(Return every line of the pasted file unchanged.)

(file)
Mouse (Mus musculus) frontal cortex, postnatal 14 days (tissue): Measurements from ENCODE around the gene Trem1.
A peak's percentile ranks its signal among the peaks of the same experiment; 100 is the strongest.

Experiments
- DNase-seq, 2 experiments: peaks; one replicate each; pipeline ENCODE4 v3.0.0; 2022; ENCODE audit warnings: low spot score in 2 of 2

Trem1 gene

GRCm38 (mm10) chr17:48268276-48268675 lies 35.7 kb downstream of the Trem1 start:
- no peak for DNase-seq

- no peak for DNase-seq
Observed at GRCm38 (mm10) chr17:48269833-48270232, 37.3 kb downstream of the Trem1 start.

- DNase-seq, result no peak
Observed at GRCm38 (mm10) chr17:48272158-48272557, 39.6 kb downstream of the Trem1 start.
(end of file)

Mouse (Mus musculus) frontal cortex, postnatal 14 days (tissue): Measurements from ENCODE around the gene Trem1.
A peak's percentile ranks its signal among the peaks of the same experiment; 100 is the strongest.

Experiments
- DNase-seq, 2 experiments: peaks; one replicate each; pipeline ENCODE4 v3.0.0; 2022; ENCODE audit warnings: low spot score in 2 of 2

Trem1 gene

GRCm38 (mm10) chr17:48268276-48268675 lies 35.7 kb downstream of the Trem1 start:
- no peak for DNase-seq

- no peak for DNase-seq
Observed at GRCm38 (mm10) chr17:48269833-48270232, 37.3 kb downstream of the Trem1 start.

- DNase-seq, result no peak
Observed at GRCm38 (mm10) chr17:48272158-48272557, 39.6 kb downstream of the Trem1 start.